A little less than two weeks ago I added a hummingbird feeder to the peach tree. It took less than 48 hours and I had my first visitor and so began the often missed attempts at getting pictures. Man, those creatures are hard to capture! I put the feeder in a spot on the tree that I could easily photograph through the freshly cleaned french door, but I am still working with a pretty basic use camera with a pretty slow shutter speed. I’d have the shot lined up and by the time it got done with it’s process, the bird would have buzzed off. Or, all it would take was for one of the other birds in the yard to be spooked off by me and the hummer would fly too. The thing is, I long ago learned that since hummers move at such a high rate of speed, their world does too, and slow movement does not register with them as it does with other birds. So you can stay relatively still, or use smooth, slow movements near them and they wont spook. My problem was the other damn birds!

Anyhow, I got lucky this weekend. I was able to capture both a female and male in pretty good view:


Female Anna's Hummingbird, resting on branch closest to window - sweet!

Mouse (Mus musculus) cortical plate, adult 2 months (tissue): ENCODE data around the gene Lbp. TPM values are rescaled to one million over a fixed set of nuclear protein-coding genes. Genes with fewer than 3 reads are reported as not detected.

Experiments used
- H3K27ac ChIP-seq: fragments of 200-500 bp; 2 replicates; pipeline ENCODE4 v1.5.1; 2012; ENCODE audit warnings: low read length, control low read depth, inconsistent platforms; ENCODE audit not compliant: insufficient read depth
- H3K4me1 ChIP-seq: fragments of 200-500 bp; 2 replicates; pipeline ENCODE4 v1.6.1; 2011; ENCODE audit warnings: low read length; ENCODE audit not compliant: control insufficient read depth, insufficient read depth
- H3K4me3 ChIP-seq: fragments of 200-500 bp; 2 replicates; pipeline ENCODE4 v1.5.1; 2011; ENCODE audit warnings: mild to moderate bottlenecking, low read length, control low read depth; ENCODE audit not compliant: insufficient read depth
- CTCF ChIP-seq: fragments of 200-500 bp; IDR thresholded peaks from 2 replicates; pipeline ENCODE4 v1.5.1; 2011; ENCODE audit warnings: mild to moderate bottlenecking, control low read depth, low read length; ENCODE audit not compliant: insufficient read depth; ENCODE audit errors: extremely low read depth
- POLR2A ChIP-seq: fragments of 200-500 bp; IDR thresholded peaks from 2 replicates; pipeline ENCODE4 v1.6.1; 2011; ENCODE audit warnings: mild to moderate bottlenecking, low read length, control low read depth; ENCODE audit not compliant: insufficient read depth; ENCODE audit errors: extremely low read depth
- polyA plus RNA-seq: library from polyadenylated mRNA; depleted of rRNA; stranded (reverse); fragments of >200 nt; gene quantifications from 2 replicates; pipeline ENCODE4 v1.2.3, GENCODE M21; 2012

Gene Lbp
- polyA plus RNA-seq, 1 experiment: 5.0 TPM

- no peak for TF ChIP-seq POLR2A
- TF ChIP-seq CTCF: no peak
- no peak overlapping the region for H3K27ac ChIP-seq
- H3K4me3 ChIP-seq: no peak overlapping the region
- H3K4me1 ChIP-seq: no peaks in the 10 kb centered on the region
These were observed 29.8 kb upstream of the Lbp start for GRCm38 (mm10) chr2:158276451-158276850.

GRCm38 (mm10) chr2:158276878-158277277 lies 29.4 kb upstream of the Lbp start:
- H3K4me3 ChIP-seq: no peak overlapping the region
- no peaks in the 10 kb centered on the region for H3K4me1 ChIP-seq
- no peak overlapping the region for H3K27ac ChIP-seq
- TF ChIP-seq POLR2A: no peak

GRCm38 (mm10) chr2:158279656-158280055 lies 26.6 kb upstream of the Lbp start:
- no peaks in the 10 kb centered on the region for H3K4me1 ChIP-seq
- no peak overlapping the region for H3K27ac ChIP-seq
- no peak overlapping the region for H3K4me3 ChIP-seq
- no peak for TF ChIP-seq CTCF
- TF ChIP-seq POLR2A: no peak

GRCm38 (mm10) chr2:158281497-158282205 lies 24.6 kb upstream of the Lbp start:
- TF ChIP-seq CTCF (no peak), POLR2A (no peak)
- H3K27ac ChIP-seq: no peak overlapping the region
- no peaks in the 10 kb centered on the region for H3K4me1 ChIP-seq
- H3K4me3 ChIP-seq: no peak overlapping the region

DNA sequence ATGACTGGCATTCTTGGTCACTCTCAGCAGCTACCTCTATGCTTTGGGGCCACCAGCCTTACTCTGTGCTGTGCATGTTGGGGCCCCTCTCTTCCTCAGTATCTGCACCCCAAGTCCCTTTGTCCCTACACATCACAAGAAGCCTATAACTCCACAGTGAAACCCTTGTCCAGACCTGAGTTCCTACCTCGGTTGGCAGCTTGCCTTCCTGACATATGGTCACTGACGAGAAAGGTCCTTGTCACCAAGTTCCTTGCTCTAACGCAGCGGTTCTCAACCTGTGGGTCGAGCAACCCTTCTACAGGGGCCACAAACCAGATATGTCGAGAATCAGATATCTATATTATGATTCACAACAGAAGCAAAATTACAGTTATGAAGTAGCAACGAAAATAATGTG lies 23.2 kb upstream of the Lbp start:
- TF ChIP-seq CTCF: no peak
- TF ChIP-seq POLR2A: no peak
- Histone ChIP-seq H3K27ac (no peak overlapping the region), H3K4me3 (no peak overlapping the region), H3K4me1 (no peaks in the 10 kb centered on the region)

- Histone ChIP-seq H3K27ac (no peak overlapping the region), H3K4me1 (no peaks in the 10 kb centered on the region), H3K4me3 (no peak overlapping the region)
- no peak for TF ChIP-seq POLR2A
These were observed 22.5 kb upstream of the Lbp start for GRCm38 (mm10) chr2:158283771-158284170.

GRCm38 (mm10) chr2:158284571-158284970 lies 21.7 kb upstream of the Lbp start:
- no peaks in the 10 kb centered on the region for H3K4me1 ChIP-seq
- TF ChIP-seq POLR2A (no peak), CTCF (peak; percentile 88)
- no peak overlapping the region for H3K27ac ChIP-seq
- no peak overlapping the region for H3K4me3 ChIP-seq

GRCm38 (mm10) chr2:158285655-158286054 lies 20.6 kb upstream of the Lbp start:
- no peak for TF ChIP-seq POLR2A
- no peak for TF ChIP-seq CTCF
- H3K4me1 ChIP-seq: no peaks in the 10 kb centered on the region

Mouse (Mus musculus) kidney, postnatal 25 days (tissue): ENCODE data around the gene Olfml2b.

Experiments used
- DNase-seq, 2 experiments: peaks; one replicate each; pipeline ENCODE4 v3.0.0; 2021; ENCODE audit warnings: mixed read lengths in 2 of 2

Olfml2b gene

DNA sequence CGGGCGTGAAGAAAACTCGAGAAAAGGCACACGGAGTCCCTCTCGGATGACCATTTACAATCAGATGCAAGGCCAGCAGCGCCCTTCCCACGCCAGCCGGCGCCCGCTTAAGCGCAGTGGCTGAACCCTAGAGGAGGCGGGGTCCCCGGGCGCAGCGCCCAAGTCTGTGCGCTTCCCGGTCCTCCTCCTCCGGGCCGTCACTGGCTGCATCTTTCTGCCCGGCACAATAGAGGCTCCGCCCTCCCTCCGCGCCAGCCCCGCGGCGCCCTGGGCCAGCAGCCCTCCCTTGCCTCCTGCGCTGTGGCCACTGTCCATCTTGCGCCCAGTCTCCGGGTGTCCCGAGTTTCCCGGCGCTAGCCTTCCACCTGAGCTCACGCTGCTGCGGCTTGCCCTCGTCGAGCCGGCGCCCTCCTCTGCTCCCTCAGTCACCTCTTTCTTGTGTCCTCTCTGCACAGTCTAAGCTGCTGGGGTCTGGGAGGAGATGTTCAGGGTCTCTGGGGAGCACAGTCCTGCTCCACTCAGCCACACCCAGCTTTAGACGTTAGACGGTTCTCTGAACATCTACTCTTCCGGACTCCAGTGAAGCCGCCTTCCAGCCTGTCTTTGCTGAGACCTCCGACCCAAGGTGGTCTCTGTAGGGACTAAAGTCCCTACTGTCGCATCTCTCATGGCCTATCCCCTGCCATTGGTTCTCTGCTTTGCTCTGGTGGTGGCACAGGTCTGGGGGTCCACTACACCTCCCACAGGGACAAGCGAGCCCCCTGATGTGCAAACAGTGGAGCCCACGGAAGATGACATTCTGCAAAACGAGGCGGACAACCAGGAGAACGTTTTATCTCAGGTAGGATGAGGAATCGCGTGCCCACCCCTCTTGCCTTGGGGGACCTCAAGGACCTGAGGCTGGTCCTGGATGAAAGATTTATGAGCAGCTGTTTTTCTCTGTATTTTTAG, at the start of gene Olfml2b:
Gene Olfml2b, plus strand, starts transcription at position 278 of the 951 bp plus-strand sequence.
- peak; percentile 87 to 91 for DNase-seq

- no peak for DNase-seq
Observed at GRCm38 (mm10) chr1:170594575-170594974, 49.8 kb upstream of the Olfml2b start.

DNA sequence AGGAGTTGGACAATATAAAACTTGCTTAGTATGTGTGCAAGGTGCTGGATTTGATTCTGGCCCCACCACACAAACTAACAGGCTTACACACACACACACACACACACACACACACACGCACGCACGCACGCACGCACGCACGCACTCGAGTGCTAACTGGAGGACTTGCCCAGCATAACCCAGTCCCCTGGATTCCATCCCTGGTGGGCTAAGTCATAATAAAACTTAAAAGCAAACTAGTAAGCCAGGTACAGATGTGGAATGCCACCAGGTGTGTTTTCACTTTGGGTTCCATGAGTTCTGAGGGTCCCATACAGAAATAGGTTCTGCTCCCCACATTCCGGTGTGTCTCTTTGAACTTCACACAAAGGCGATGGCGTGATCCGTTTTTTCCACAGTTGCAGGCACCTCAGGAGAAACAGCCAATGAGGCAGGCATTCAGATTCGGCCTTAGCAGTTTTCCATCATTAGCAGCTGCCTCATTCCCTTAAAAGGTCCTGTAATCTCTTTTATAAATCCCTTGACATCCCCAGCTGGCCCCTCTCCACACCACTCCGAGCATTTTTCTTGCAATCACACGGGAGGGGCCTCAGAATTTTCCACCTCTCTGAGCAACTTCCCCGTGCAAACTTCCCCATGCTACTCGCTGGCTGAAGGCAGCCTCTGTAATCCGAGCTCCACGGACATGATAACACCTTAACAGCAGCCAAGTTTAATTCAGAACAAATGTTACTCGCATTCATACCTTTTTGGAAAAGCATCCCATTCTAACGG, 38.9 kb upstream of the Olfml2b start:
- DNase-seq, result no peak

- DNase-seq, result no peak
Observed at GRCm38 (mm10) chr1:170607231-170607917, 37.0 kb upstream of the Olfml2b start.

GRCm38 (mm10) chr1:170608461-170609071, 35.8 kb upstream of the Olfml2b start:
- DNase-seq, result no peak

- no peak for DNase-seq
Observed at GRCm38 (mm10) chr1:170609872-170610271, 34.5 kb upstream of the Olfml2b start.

You might ask how I knew this was the female – well, you’ll the contrast in a second, but notice the size of the patch on her throat. That’s the spot that, caught in the right light, would shine a bright pink. On the female it is very small and often quite hard to spot if the sun is not shining on it. Her whole head and front are uniformly a light gray.


Female at the feeder - completely green back

Just as I was wondering to myself if I really had only spotted a female so far, this little guy appeared:

Male Anna's Hummingbird

See the difference? Completely dark head that even in the only partly sunny light is giving off that tell tale pink shine.



One comment

  1. Robin · November 1, 2010

    Wow! Great job! Even with a fast camera hummingbirds are difficult to capture.

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